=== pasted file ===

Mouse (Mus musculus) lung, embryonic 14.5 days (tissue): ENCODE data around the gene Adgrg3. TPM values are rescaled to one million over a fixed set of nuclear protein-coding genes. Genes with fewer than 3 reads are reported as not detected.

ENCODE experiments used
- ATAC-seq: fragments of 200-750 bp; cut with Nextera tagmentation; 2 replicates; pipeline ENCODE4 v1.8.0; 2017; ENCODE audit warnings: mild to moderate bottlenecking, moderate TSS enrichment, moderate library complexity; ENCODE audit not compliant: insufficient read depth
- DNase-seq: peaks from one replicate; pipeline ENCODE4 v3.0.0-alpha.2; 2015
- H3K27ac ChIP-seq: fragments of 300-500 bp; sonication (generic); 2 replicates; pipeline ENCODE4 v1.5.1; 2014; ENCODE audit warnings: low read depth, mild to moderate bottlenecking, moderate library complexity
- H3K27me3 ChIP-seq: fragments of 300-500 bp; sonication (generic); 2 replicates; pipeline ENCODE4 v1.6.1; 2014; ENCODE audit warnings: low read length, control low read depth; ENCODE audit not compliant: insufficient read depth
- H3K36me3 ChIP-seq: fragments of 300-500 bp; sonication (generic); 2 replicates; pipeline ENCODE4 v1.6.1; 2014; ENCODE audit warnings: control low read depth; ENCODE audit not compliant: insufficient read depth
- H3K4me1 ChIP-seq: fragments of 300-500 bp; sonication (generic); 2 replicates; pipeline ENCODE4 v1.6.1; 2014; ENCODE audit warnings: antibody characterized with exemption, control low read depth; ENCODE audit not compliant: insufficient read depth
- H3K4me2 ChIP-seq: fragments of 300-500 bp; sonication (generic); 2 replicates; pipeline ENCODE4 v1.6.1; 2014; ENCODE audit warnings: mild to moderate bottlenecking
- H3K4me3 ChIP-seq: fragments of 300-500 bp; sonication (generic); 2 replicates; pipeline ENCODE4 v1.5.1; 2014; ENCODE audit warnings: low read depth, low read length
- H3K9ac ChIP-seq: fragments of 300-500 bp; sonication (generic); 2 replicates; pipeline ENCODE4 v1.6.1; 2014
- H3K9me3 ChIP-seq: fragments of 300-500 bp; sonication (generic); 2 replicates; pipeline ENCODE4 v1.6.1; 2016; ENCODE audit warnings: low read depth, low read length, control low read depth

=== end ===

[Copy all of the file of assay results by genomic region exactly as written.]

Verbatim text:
Mouse (Mus musculus) lung, embryonic 14.5 days (tissue): ENCODE data around the gene Adgrg3. TPM values are rescaled to one million over a fixed set of nuclear protein-coding genes. Genes with fewer than 3 reads are reported as not detected.

ENCODE experiments used
- ATAC-seq: fragments of 200-750 bp; cut with Nextera tagmentation; 2 replicates; pipeline ENCODE4 v1.8.0; 2017; ENCODE audit warnings: mild to moderate bottlenecking, moderate TSS enrichment, moderate library complexity; ENCODE audit not compliant: insufficient read depth
- DNase-seq: peaks from one replicate; pipeline ENCODE4 v3.0.0-alpha.2; 2015
- H3K27ac ChIP-seq: fragments of 300-500 bp; sonication (generic); 2 replicates; pipeline ENCODE4 v1.5.1; 2014; ENCODE audit warnings: low read depth, mild to moderate bottlenecking, moderate library complexity
- H3K27me3 ChIP-seq: fragments of 300-500 bp; sonication (generic); 2 replicates; pipeline ENCODE4 v1.6.1; 2014; ENCODE audit warnings: low read length, control low read depth; ENCODE audit not compliant: insufficient read depth
- H3K36me3 ChIP-seq: fragments of 300-500 bp; sonication (generic); 2 replicates; pipeline ENCODE4 v1.6.1; 2014; ENCODE audit warnings: control low read depth; ENCODE audit not compliant: insufficient read depth
- H3K4me1 ChIP-seq: fragments of 300-500 bp; sonication (generic); 2 replicates; pipeline ENCODE4 v1.6.1; 2014; ENCODE audit warnings: antibody characterized with exemption, control low read depth; ENCODE audit not compliant: insufficient read depth
- H3K4me2 ChIP-seq: fragments of 300-500 bp; sonication (generic); 2 replicates; pipeline ENCODE4 v1.6.1; 2014; ENCODE audit warnings: mild to moderate bottlenecking
- H3K4me3 ChIP-seq: fragments of 300-500 bp; sonication (generic); 2 replicates; pipeline ENCODE4 v1.5.1; 2014; ENCODE audit warnings: low read depth, low read length
- H3K9ac ChIP-seq: fragments of 300-500 bp; sonication (generic); 2 replicates; pipeline ENCODE4 v1.6.1; 2014
- H3K9me3 ChIP-seq: fragments of 300-500 bp; sonication (generic); 2 replicates; pipeline ENCODE4 v1.6.1; 2016; ENCODE audit warnings: low read depth, low read length, control low read depth